SM Relative to the Russell 2000 for the year-to-date period, our underperformance came entirely from stock selection—our sector allocation decisions had a modestly positive effect. What hurt our relative results most at the sector level was a combination of lower exposure and ineffective stock selection in both Energy and Communication Services. In Materials, we had a positive effect from our higher weighting that fell short of the impact from stock selection miscues in the period. Conversely, our lower weighting in the lagging Health Care sector, along with a small assist from stock selection, was additive vis-à-vis the benchmark—just as in 2Q21. Successful stock picks in Information Technology, which outweighed the negative impact of our larger weighting, and having no exposure to lagging Utilities also helped relative results.

What’s your outlook for the Fund?

CR A few cyclical sectors began to lag the Russell 2000 in mid-May when the yield curve flattened with the decline in the 10-year Treasury yield. These short-term shifts have not altered our constructive stance on the Fund’s economically sensitive holdings, however. We’re still confident that cyclical small caps are poised for a strong run in the coming years. Our confidence is underscored by current expectations for strong nominal GDP growth in the U.S. this year and next coupled with an accommodative Fed and attractive relative valuations. Equally important, we remain excited about the opportunities in small caps, an asset class with a large number of diverse and interesting companies and evolving industries. We’ve recently been focusing even more than usual on identifying businesses that were able to use the difficulties created by the pandemic and ensuing recession to get stronger. We’ve been finding these kinds of businesses selling at what we think are attractive valuations largely in Industrials, Information Technology, and Financials. We believe that we’re embarking on the leg of the cycle when company results, rather than valuation expansion, typically begin to drive most of the stock price movement—and we think that’s an environment that suits our skill sets well.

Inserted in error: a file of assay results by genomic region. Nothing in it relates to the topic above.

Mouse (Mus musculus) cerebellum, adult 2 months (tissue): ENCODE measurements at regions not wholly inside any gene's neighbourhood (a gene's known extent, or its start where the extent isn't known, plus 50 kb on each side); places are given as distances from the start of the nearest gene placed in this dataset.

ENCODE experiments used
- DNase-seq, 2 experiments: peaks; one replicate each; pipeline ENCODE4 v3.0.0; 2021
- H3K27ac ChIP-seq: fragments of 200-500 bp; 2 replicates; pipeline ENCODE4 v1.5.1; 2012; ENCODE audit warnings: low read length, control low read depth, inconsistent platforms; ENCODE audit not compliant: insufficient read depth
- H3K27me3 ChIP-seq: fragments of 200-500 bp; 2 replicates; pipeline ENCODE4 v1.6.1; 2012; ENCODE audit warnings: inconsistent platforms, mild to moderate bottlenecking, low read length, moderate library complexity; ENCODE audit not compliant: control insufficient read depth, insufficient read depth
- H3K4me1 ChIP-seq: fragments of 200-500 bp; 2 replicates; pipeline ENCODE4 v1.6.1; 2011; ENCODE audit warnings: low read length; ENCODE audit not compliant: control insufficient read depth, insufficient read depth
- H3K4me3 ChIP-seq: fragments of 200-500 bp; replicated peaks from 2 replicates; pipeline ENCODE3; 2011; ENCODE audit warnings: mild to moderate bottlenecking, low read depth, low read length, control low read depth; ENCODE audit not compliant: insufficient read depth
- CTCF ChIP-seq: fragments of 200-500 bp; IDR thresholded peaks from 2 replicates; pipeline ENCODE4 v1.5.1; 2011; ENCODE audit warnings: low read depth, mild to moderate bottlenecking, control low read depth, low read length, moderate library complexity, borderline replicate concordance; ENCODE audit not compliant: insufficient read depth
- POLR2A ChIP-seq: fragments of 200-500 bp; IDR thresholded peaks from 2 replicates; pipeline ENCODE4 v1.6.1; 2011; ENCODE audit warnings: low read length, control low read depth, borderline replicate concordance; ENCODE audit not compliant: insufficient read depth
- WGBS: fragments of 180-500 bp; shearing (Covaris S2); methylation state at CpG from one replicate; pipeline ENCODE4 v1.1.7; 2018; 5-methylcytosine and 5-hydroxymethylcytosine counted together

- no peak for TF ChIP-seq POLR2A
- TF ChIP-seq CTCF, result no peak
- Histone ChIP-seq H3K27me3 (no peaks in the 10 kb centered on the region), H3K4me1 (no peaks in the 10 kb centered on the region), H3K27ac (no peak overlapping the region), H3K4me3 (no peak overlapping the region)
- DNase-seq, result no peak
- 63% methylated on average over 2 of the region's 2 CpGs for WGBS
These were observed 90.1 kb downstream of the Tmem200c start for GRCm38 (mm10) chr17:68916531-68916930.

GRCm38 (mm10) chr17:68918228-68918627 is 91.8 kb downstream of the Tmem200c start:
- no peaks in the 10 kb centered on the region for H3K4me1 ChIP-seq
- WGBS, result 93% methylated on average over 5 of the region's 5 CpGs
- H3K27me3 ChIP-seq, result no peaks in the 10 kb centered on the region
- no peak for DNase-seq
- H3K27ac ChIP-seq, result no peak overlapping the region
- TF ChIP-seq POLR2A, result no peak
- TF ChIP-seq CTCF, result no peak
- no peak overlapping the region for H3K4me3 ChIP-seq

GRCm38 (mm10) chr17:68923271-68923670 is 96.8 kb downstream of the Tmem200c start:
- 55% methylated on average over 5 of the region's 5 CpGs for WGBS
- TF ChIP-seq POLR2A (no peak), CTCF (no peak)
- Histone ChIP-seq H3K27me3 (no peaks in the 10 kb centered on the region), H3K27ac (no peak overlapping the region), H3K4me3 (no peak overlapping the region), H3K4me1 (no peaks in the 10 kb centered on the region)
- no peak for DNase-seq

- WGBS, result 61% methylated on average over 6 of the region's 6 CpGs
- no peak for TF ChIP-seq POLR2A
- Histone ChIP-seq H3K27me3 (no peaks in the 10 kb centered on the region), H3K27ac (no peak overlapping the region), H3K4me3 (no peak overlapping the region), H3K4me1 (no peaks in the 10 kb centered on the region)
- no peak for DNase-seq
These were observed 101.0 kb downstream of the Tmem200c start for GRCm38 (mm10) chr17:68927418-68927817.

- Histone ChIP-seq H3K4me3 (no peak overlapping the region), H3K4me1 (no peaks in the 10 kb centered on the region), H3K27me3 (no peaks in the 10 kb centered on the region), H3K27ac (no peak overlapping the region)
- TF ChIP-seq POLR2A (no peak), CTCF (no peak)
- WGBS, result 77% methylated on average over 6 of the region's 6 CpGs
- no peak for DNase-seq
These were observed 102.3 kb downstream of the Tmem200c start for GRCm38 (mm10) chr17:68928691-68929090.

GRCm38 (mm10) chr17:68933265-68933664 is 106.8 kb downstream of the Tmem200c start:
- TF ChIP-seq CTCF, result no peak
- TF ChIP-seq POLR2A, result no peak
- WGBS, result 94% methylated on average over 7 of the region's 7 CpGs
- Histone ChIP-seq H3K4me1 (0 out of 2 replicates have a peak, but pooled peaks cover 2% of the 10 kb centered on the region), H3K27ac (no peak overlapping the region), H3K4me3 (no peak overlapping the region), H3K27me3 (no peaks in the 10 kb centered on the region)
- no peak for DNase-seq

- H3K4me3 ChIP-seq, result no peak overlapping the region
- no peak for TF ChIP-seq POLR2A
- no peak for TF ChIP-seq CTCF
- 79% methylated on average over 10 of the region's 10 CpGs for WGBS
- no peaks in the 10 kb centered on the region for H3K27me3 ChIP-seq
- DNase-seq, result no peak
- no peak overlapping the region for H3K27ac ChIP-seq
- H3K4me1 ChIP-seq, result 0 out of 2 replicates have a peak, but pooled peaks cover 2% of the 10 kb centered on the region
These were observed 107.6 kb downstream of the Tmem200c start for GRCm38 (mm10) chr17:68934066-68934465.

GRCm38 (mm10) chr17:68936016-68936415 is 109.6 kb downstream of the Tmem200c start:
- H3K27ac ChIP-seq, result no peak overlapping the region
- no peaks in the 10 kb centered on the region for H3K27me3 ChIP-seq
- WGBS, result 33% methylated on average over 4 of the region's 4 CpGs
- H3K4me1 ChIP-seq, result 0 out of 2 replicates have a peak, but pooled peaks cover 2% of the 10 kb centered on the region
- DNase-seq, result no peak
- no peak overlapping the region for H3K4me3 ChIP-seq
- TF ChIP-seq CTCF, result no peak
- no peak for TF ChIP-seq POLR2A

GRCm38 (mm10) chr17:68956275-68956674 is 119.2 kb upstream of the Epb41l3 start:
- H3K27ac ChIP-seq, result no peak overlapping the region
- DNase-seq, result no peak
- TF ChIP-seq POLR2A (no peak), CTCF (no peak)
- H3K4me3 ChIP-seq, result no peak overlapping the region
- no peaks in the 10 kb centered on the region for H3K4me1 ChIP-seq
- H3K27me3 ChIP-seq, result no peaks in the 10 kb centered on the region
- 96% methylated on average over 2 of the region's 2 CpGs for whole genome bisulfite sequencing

Important Disclosure Information

Average Annual Total Returns as of 6/30/21 (%) 

  2Q211 1YR 3YR 5YR 10YR 15YR 20YR 30YR 45YR
Pennsylvania Mutal Fund 2.75 53.88 12.89 15.75 10.55 8.86 9.87 11.10 13.31
Russell 2000 4.29 62.03 13.52 16.47 12.34 9.51 9.26 10.65 N/A

Annual Operating Expenses: 0.95

1 Not annualized.

All performance information reflects past performance, is presented on a total return basis, reflects the reinvestment of distributions, and does not reflect the deduction of taxes that a shareholder would pay on fund distributions or the redemption of fund shares. Past performance is no guarantee of future results. Investment return and principal value of an investment will fluctuate, so that shares may be worth more or less than their original cost when redeemed. Shares redeemed within 30 days of purchase may be subject to a 1% redemption fee, payable to the Fund, which is not reflected in the performance shown above; if it were, performance would be lower. Current month-end performance may be higher or lower than performance quoted and may be obtained at Operating expenses reflect the Fund's total annual operating expenses for the Investment Class as of the Fund's most current prospectus and include management fees and other expenses.